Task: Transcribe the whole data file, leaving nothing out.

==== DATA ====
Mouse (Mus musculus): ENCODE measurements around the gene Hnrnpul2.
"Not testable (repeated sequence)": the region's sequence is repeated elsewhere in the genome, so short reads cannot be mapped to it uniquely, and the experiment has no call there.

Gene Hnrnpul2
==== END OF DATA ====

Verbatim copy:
Mouse (Mus musculus): ENCODE measurements around the gene Hnrnpul2.
"Not testable (repeated sequence)": the region's sequence is repeated elsewhere in the genome, so short reads cannot be mapped to it uniquely, and the experiment has no call there.

Gene Hnrnpul2